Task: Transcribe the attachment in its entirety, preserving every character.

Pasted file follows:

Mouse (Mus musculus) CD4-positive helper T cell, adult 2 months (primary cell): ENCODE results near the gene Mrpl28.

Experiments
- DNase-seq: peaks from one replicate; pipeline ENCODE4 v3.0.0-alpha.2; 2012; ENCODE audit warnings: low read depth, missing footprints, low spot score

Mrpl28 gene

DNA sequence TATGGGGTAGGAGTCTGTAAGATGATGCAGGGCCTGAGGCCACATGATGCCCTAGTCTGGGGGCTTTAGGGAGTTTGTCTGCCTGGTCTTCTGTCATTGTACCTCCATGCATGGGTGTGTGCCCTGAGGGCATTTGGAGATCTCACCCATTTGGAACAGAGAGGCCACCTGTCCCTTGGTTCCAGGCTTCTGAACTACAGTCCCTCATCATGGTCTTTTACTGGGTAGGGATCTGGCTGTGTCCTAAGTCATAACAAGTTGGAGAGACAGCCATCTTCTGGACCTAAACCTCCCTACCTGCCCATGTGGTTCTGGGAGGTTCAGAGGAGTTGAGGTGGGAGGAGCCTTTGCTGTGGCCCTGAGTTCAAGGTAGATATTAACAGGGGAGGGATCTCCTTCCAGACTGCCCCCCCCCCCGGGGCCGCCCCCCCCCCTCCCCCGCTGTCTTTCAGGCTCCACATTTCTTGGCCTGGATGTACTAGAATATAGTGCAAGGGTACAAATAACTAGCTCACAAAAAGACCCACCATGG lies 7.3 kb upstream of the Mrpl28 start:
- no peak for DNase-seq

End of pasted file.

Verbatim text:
Mouse (Mus musculus) CD4-positive helper T cell, adult 2 months (primary cell): ENCODE results near the gene Mrpl28.

Experiments
- DNase-seq: peaks from one replicate; pipeline ENCODE4 v3.0.0-alpha.2; 2012; ENCODE audit warnings: low read depth, missing footprints, low spot score

Mrpl28 gene

DNA sequence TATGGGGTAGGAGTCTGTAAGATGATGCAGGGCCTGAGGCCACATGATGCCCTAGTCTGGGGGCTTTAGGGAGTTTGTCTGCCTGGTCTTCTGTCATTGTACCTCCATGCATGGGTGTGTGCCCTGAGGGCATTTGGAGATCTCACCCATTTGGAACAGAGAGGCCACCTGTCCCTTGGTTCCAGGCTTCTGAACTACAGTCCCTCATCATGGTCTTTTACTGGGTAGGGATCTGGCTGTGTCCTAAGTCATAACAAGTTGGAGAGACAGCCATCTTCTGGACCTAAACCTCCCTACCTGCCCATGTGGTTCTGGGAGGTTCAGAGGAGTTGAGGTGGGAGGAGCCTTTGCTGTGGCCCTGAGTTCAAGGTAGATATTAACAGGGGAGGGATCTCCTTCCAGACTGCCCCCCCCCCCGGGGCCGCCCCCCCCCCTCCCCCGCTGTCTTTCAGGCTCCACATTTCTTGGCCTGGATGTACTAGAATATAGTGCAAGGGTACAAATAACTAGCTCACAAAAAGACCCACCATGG lies 7.3 kb upstream of the Mrpl28 start:
- no peak for DNase-seq